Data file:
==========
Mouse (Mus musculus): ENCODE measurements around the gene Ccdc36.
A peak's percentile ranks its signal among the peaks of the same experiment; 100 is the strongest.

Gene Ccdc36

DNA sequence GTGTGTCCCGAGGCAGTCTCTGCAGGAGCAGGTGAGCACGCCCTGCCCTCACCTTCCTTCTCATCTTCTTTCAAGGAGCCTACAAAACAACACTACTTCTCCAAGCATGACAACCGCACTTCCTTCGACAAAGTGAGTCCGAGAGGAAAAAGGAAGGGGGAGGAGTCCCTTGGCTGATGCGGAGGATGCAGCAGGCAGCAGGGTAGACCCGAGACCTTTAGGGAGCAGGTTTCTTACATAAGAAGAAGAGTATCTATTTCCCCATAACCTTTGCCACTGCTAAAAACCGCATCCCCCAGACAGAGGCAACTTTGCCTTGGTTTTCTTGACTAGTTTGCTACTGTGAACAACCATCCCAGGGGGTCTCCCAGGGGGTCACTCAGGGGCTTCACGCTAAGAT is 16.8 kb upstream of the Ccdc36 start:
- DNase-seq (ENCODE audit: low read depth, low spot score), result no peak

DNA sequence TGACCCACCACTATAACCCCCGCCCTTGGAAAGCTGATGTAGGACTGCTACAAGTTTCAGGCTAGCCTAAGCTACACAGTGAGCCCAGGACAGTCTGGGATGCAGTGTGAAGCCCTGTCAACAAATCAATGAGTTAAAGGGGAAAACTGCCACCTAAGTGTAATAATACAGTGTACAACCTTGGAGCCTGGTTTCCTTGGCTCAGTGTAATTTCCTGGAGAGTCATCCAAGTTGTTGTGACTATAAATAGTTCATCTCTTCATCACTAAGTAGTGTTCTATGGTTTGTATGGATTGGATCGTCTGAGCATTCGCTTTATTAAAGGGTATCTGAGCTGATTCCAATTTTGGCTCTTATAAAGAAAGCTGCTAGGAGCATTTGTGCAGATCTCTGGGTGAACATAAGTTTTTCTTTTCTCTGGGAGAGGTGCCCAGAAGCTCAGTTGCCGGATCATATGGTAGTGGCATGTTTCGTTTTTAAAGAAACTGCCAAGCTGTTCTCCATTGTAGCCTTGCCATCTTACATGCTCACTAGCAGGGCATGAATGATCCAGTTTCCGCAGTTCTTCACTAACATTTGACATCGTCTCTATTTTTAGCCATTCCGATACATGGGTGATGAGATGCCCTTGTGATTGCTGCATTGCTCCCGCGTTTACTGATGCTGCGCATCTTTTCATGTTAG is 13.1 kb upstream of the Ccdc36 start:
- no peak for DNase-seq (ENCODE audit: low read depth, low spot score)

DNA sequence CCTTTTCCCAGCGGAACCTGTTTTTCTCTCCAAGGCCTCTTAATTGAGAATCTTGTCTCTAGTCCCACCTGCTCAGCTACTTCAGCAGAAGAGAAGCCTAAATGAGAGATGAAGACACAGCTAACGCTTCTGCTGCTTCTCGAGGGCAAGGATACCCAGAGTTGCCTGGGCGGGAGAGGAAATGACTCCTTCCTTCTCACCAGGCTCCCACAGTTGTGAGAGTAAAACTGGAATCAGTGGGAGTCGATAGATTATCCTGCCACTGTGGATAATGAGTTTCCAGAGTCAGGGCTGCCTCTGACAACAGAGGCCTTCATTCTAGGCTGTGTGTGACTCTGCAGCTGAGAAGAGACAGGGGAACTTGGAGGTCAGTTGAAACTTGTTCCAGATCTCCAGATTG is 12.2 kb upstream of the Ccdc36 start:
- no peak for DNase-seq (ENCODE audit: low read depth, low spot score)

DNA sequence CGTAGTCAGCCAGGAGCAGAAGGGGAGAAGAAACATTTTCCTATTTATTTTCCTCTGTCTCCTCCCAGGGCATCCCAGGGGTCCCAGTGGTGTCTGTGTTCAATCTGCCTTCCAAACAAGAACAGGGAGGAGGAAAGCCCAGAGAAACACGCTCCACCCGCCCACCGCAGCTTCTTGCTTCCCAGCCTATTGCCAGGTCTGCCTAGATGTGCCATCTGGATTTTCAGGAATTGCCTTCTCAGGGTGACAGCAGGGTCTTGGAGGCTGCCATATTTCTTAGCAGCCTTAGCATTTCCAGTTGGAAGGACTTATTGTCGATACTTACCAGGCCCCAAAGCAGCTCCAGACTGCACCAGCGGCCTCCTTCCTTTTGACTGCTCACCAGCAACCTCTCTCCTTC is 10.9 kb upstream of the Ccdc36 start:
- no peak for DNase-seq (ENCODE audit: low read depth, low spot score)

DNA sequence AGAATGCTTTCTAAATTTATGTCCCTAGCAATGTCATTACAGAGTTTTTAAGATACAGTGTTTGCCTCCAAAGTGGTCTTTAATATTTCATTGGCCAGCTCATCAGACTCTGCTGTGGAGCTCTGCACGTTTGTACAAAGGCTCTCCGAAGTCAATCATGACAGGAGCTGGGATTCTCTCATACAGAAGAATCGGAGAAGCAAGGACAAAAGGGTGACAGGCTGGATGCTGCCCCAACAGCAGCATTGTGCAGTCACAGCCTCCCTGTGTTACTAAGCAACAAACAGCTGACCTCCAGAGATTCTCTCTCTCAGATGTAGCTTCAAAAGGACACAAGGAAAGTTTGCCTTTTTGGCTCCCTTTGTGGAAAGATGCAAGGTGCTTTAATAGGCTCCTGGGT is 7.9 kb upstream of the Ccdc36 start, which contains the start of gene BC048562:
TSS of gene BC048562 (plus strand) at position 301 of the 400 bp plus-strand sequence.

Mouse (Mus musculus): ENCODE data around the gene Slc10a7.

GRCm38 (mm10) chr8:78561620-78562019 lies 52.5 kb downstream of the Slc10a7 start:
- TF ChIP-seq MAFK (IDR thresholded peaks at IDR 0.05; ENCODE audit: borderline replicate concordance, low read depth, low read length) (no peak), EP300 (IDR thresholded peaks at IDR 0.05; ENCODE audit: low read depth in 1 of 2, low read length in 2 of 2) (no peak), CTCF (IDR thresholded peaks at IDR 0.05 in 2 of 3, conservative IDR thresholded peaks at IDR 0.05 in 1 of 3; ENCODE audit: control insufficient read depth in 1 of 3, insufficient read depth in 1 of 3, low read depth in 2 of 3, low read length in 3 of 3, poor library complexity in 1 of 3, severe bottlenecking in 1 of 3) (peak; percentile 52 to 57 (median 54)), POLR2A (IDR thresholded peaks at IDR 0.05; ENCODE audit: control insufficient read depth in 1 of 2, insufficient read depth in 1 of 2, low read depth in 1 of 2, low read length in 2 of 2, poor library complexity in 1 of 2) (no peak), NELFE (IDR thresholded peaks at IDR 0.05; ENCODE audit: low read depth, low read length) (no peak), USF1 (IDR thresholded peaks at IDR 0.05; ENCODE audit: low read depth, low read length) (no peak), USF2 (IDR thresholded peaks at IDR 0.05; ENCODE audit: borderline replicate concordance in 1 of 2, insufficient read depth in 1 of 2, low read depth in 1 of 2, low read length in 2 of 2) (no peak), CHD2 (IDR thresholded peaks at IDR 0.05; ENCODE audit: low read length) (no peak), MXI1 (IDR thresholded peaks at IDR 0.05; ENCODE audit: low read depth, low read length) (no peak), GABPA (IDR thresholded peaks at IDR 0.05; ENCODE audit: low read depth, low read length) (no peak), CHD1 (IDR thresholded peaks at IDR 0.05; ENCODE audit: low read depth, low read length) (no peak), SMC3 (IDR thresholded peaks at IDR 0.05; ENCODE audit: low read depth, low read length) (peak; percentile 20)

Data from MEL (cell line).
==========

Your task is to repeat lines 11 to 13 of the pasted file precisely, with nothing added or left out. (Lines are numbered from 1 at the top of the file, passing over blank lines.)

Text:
- no peak for DNase-seq (ENCODE audit: low read depth, low spot score)

DNA sequence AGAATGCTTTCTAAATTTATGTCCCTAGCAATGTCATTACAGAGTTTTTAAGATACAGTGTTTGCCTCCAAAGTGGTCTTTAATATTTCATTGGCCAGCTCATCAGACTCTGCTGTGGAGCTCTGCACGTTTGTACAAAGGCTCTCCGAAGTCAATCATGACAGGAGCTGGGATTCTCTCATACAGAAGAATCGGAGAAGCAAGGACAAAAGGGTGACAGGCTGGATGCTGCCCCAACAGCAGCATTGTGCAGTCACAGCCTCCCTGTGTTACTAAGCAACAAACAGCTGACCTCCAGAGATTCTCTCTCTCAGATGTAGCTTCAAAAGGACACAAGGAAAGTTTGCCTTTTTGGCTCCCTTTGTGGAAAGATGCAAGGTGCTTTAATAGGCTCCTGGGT is 7.9 kb upstream of the Ccdc36 start, which contains the start of gene BC048562:
TSS of gene BC048562 (plus strand) at position 301 of the 400 bp plus-strand sequence.